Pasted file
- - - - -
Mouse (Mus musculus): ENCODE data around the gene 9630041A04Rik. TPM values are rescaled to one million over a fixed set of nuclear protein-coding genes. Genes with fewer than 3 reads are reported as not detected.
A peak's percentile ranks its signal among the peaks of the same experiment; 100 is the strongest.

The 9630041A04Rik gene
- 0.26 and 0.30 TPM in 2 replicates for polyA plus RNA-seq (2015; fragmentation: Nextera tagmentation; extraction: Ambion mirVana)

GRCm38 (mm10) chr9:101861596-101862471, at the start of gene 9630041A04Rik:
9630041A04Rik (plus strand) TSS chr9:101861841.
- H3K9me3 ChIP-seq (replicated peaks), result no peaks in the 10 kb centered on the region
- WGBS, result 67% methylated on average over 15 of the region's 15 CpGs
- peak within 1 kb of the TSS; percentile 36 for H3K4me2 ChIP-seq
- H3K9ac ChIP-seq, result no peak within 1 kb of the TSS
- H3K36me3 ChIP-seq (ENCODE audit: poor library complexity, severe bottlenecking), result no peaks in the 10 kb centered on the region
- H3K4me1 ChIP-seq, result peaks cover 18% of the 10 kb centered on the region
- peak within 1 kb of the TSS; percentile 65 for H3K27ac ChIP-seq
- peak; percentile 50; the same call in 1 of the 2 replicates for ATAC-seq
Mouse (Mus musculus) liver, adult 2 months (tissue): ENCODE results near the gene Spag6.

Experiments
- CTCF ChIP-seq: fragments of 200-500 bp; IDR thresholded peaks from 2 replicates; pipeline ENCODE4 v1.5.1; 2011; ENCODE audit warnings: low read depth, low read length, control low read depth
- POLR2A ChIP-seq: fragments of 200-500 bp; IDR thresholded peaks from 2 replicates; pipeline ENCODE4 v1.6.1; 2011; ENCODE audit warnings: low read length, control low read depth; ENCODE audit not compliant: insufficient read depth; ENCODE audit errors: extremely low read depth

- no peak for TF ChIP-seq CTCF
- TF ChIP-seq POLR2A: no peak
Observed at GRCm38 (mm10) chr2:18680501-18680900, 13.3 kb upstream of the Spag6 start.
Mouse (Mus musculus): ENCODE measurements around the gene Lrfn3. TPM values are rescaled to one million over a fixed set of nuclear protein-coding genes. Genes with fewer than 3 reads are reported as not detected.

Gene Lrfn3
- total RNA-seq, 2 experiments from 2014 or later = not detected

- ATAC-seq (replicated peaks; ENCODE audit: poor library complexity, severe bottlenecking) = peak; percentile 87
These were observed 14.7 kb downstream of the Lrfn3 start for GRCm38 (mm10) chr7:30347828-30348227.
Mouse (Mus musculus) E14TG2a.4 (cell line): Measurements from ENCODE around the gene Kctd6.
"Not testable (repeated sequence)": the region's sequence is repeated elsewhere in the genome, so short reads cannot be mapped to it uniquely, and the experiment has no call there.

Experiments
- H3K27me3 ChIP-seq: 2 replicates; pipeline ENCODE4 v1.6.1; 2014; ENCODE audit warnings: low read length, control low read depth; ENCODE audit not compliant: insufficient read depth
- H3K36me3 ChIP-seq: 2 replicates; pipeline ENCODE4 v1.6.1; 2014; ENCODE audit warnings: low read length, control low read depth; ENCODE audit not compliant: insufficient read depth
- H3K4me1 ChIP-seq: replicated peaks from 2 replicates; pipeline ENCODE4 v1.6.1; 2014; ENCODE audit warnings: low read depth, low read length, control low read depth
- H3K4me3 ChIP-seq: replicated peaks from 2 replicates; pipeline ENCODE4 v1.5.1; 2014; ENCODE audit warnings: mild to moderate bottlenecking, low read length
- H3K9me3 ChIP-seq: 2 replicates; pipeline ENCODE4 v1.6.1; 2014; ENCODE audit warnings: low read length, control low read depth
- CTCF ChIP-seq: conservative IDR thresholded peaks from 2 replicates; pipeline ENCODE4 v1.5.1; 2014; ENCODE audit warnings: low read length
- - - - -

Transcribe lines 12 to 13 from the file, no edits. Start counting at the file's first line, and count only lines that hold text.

- H3K4me1 ChIP-seq, result peaks cover 18% of the 10 kb centered on the region
- peak within 1 kb of the TSS; percentile 65 for H3K27ac ChIP-seq